January 7, 2022
Hello, and welcome to Protocol | Entertainment, your guide to the business of the gaming and media industries. This Friday, we are exploring how companies will lay the groundwork for the metaverse in 2022, and what you should read, watch and play this weekend.
Late last year, hardly a day went by without someone sending me an email about a product or service that was haphazardly rebranded as being somehow related to the metaverse. Spoiler alert: 2022 will be meta-worse.
The industry’s buzzword obsession was on full display at CES this week, where VR veteran Nima Zeighami captured photos of all sorts of absurd metaverse products. My favorite: Metaverse City, which, from what I can tell, is just a single tent in a real parking lot.
Hype cycle froth aside, the metaverse will undoubtedly be a big deal for many companies this year.
This might just be Horizon’s year. After finally opening its doors to the Quest-touting public in late 2021, Meta will have to prove that its social VR world, Horizon, is worth a virtual visit. And to achieve that, Meta will do what it does best: throw tons of money at a problem.
Others will spend big, too. There’s a lot of money to go around in this space, thanks in part to the fact that some of the biggest players already have hugely profitable gaming businesses.
All eyes will be on hardware. One of the biggest enablers of the metaverse will be immersive hardware, with Metas’s Quest being the big breakout hit.
The big story no one is watching: infrastructure. With the metaverse still in its infancy, everyone is looking at games and social VR apps for clues where things are going. Just as important could be the pipes, chips and servers powering it all.
— Janko Roettgers
59 million Americans work outside the traditional employer benefit system - and more and more are moving away from that model as the gig economy grows. People, during the pandemic, are taking a step back and thinking about the traditional job setting and asking: ‘Is this what I want to do?’
“Money in the Metaverse”: The New Yorker staff writer and “Uncanny Valley” author Anna Wiener tackled the economics of the metaverse in this feature published on Tuesday, using video game business models as a starting point to discuss the financial perils of a fully embodied internet fusing the web as we know it with modern social networks and online games.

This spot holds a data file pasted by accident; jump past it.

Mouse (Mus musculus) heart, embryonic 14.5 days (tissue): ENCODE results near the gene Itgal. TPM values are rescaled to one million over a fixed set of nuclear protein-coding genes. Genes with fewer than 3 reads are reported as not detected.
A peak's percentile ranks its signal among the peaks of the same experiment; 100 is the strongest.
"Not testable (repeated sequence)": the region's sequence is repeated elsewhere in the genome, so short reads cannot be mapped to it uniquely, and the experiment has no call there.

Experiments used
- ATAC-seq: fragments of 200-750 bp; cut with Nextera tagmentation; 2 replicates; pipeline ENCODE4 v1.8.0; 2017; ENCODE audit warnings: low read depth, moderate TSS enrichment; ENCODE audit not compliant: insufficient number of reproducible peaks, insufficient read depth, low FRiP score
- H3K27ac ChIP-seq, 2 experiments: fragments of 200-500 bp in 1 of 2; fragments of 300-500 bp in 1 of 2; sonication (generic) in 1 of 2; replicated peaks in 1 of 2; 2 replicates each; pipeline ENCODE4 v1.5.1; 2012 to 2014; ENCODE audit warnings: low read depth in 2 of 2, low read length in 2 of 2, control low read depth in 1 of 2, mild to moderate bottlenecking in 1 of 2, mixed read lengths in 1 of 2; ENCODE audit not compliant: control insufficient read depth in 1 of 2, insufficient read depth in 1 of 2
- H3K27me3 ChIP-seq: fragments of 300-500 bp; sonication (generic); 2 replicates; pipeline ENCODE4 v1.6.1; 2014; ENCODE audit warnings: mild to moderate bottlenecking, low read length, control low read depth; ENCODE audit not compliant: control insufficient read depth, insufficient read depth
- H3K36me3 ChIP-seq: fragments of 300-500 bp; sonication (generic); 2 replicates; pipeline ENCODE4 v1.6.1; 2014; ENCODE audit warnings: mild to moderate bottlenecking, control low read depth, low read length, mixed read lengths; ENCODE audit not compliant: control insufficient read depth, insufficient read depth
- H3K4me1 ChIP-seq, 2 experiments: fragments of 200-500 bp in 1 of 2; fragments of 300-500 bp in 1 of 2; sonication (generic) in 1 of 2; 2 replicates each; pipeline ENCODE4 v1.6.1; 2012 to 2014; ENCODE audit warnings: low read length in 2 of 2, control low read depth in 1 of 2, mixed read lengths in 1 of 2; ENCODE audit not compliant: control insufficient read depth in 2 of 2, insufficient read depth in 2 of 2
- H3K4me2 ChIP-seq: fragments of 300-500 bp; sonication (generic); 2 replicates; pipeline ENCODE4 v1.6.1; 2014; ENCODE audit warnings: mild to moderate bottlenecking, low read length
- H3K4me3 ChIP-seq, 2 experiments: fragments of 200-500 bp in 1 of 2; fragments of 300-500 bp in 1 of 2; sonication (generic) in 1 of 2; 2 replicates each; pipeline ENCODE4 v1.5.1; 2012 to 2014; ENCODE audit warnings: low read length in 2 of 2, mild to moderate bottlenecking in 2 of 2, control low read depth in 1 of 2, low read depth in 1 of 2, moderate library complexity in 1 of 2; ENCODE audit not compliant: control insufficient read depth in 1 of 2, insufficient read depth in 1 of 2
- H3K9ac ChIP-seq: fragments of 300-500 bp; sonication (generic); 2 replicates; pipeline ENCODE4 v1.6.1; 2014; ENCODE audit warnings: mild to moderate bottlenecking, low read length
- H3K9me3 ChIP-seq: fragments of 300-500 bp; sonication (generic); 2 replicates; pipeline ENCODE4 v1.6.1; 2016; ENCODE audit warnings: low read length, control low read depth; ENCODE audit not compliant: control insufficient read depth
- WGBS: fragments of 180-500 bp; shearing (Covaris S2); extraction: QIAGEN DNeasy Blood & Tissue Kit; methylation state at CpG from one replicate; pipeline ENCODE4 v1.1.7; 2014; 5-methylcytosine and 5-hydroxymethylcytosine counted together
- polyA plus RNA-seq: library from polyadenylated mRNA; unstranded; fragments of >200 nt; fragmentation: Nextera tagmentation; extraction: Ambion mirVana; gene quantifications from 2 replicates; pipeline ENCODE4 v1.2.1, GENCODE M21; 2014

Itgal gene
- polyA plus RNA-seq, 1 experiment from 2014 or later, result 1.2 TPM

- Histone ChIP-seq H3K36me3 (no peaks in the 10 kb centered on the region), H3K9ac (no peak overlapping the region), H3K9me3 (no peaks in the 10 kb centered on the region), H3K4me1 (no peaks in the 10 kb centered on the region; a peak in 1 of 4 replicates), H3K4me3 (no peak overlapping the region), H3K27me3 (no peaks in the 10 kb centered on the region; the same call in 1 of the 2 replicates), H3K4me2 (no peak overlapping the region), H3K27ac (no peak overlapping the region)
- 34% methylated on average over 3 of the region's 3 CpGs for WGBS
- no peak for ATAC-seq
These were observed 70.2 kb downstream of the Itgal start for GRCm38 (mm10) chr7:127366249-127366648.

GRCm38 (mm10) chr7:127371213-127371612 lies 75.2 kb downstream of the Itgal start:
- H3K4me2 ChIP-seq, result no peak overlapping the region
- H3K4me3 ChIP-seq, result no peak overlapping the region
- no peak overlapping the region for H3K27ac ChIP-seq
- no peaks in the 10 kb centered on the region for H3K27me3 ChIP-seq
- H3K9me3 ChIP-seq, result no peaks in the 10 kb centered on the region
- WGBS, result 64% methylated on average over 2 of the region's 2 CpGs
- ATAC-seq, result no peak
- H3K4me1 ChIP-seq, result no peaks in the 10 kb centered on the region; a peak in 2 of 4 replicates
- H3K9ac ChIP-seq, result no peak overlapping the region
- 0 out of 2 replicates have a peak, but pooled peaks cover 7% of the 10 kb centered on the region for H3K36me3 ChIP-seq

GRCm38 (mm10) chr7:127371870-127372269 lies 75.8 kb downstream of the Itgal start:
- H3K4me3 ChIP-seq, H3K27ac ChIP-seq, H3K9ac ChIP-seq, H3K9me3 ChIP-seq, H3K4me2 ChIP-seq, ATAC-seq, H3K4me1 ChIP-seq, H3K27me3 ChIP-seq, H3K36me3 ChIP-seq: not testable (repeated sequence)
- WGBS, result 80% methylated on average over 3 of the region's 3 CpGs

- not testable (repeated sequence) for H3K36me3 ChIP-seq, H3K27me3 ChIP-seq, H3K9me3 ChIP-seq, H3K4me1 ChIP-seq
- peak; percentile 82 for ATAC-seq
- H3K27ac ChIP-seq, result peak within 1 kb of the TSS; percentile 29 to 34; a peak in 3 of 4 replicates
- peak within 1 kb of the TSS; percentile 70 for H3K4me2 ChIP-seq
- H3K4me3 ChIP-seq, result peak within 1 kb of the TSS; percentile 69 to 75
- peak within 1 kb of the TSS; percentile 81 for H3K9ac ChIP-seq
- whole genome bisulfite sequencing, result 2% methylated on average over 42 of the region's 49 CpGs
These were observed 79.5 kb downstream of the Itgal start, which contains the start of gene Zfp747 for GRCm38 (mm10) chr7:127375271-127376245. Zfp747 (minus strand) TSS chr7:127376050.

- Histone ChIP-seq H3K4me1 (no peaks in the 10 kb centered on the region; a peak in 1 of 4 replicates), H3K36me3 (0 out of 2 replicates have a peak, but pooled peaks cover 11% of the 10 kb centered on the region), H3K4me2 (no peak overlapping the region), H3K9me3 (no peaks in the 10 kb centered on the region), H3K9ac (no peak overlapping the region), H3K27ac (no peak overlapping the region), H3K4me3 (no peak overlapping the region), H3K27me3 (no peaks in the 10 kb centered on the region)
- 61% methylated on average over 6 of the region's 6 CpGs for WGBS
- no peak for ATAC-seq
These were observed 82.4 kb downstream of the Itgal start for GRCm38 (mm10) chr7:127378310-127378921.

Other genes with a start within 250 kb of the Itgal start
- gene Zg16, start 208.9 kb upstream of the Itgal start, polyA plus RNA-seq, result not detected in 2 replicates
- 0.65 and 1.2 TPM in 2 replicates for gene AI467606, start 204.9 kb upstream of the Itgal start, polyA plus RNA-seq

“Station Eleven”: Based on the award-winning novel from author Emily St. John Mandel, HBO’s “Station Eleven” miniseries has been quietly amassing critical acclaim since its Dec. 16 premiere. Now nine episodes in with a finale arriving next week, the series’ unique take on the postapocalypse, featuring an acting troupe called The Traveling Symphony, makes for an often haunting but also strangely hopeful pandemic-era meditation on human perseverance.
“Odd Taxi”: One part slice-of-life and one part crime drama, “Odd Taxi” lives up to its name. It features the sardonic cab driver Odokawa and a sprawling cast of characters, all of whom are of course talking animals who at one point or another rotate through his back seat in the streets of Tokyo. It’s funny, frequently bizarre and one of the best new anime I’ve watched in recent memory. You can check it out on Crunchyroll.
“The Lost Daughter”: Maggie Gyllenhaal’s feature directorial debut arrived on Netflix on New Year’s Eve, and it features an excellent Olivia Colman portraying a lone traveler on a remote Greek island traversing echoes of her life as a young mother. The performance is already attracting a fair amount of Oscar buzz, as is Colman’s younger self played by Jessie Buckley.
Deathloop: Arkane Studios’ long awaited Hitman-style stealth game came out back in September, but it’s 50% off on PlayStation 5 through Friday. I just began playing Deathloop this week, and it’s a fascinating and complex sandbox that lets players experiment with time, cause and effect in endlessly creative (and often violent) ways. Fans of Dishonored should waste no time picking it up.
Outer Wilds: Time loops and roguelikes are all the rage in gaming these days. And like Deathloop, Outer Wilds uses those elements to create a unique storytelling experience across many, many iterations of an imploding star system. The game, released in 2019, is now free on Xbox Game Pass starting this week, and its fantastic score, clever writing and tricky narrative make it a must-play.
— Nick Statt
Thoughts, questions, tips? Send them to firstname.lastname@example.org. Enjoy your weekend, see you Tuesday.